Will Chapman-Miller-Betances Trio Really Mask Yankees' Other Weaknesses?

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Will Chapman-Miller-Betances Trio Really Mask Yankees' Other Weaknesses?
Billy Hurst/Associated Press

For most of the last two years, the New York Yankees specialized in acquisitions that were anything but flashy. Many were useful and some were surprisingly good, but none of them screamed, "Look at us!"

Trading for Aroldis Chapman did. That's a Yankee move.

He's the type of player you expect them to get, and the over-the-top bullpen of Chapman, Andrew Miller and Dellin Betances is exactly what you expect the Yankees to assemble. Hey, did you hear that they had three of the four highest strikeout rates in baseball in 2015?

Did you hear Chapman throws harder than anyone?

Of course you did. You heard no one else has an endgame like the Yankees do now. You heard the Yankees might turn nine-inning games into six-inning games.

Here's what you also should have heard: The bullpen wasn't the problem the Yankees needed to fix.

After the Yankees acquired Chapman from the Cincinnati Reds on Dec. 28, WFAN's Sweeny Murti tweeted the following:

In other words, the Yankees were already really good at closing out games, with guys like Justin Wilson and Adam Warren in front of Miller and Betances. In fact, they were 51-23 in games in which Wilson pitched.

They don't have Wilson anymore, as they traded him to the Detroit Tigers for two minor league pitchers. They don't have Warren anymore after trading him to the Chicago Cubs for second baseman Starlin Castro.

So if you want to say Chapman gives the Yankees a deeper bullpen, that's not exactly true.

That's not to minimize how good Chapman is. It's not even to say the Yankees made a mistake in agreeing to the cut-rate deal the Reds offered because of Chapman's much-publicized domestic-violence issues.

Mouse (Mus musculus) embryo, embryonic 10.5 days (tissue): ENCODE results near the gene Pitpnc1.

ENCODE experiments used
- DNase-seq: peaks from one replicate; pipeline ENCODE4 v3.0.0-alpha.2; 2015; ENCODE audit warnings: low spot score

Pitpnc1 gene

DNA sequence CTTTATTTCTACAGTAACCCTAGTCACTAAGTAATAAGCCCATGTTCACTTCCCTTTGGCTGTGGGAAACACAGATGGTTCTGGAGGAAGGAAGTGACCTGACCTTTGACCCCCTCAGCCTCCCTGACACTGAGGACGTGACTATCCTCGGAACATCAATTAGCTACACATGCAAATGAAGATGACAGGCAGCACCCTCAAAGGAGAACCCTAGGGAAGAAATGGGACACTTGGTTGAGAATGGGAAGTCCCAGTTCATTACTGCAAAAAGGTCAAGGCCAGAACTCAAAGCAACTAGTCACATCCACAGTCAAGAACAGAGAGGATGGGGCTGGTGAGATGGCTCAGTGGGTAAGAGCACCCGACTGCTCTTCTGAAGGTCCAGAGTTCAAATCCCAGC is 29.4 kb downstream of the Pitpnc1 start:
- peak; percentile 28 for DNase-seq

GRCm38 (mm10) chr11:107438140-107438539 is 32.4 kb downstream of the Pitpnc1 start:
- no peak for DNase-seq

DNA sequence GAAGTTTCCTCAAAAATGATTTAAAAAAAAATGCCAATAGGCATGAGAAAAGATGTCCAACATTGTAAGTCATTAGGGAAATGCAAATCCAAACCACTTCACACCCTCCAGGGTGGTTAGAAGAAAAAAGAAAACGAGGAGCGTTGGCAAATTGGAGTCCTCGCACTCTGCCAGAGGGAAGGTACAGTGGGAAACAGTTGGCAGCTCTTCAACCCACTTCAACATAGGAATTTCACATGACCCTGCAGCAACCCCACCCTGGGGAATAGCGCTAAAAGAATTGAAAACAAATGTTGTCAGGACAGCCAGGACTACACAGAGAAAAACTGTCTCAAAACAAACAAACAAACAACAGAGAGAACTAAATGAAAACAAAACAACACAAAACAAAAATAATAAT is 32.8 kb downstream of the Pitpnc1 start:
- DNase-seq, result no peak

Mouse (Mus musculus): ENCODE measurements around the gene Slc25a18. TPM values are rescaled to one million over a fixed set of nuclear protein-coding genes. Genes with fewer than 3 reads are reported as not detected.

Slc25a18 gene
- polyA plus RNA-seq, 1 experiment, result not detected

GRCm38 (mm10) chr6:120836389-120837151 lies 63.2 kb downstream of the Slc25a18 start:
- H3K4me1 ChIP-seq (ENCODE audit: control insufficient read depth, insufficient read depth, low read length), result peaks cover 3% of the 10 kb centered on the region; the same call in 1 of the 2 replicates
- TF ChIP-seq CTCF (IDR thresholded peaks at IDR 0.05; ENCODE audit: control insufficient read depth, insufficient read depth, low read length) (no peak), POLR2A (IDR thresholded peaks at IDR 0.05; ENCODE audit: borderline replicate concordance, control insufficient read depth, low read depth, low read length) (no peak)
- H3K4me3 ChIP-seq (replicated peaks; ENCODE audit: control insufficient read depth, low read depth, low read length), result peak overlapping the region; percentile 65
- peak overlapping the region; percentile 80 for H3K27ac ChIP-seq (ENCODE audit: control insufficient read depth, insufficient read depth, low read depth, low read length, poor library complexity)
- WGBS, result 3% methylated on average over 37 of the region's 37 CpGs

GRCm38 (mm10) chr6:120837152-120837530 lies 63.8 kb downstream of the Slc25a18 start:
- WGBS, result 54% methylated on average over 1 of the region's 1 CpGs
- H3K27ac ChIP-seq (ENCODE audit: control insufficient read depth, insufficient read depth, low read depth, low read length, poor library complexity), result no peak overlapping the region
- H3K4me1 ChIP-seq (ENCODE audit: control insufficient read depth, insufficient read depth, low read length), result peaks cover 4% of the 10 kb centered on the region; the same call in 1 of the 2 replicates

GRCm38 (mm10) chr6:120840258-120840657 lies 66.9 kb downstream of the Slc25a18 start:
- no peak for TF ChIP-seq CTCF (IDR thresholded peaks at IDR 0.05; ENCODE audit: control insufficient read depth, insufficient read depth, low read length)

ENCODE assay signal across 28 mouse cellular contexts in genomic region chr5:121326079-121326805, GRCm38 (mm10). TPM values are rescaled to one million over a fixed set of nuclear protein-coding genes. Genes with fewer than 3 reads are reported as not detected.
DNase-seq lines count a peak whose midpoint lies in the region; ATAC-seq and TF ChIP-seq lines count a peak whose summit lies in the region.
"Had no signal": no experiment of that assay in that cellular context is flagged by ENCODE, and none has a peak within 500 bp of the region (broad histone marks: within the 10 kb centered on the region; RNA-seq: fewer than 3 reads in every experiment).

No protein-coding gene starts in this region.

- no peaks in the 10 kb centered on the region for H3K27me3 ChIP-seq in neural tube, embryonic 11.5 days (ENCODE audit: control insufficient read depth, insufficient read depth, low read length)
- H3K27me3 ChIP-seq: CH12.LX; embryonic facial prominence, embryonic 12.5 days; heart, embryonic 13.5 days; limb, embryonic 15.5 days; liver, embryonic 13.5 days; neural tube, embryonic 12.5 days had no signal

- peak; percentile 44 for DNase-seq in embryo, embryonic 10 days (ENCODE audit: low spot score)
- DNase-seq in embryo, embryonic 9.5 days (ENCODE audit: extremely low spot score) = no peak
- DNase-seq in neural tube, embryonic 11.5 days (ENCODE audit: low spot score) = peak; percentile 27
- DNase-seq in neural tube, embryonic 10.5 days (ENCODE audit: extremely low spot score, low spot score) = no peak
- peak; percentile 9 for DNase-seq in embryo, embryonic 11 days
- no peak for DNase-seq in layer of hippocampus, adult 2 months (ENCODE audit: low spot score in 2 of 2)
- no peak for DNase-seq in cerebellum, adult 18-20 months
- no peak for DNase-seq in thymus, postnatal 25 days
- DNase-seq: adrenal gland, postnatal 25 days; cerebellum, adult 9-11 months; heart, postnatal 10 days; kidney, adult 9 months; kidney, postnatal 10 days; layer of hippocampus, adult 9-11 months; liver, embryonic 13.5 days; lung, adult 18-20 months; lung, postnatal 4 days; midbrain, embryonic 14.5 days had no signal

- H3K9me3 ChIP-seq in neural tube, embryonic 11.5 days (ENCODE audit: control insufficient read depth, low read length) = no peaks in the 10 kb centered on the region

While it's still not clear how long a suspension Chapman will face, if any, it's abundantly clear he would have cost a team big prospects if the off-field issues didn't exist.

Bill Kostroun/Associated Press
While Chapman led baseball with 15.74 strikeouts per nine innings, Andrew Miller was second with 14.59.

Chapman is very good, and he's going to be very exciting to watch. And he gives the Yankees some of what the Kansas City Royals had when they went to the last two World Series. Deep bullpens with guys who miss bats are in vogue now, and no team has three guys who miss bats like the Yankee trio does.

In fact, pitchers like that are seen to have so much value that some rival scouts still think of the Chapman acquisition as one that will set up the Yankees to trade Miller later this winter or some time next summer.

"[Yankees general manager Brian] Cashman is going to be holding the joker that everyone else will want," one scout said.

Cashman says his intent is to keep Chapman, Miller and Betances, and I tend to believe he will. He seems to believe the big bullpen will give him a team that can end the Yankees' three-year drought without a postseason win.

I'm not so sure.

The Yankees could win if the starting rotation can hold up. Having Chapman might allow manager Joe Girardi to avoid wearing out Miller and Betances, but only if the starters hold up at least as well as they did last summer. The Yankees were 21st in starters innings in 2015, and that was with CC Sabathia, Michael Pineda, Nathan Eovaldi and Masahiro Tanaka holding up for a combined 107 starts (and with Warren starting 17 times).

There's reason for concern with every one of those starters for 2016, and the main hope for improvement is that 21-year-old Luis Severino can pitch as well in his first full season as he did in his 11-start rookie cameo.

Kathy Willens/Associated Press
The Yankees have a flashy bullpen, but will soon-to-be 41-year-old Alex Rodriguez do enough for their offense?

But let's say the rotation holds up. Let's say Chapman, Miller and Betances make the Yankees so invincible when they get a lead after six innings that they don't even lose the three games they lost that way last year.

Fine, but tell me Alex Rodriguez is going to provide what he did in 2015, now that he's going to start a season at 40 and finish it at 41. For all Cashman's efforts to make the Yankee roster younger, he's still counting on a lineup in which all the key guys are on the wrong side of 30.

His unflashy additions have often worked out, some (Didi Gregorius) better than others (Chase Headley, Stephen Drew). Perhaps the unflashy moves from this winter (Castro, outfielder Aaron Hicks) will prove to be good ones.

If not, Chapman will be for the Yankees just what he was for the Reds: fun to watch, but home in October.

 

Danny Knobler covers Major League Baseball as a national columnist for Bleacher Report.

Follow Danny on Twitter and talk baseball.

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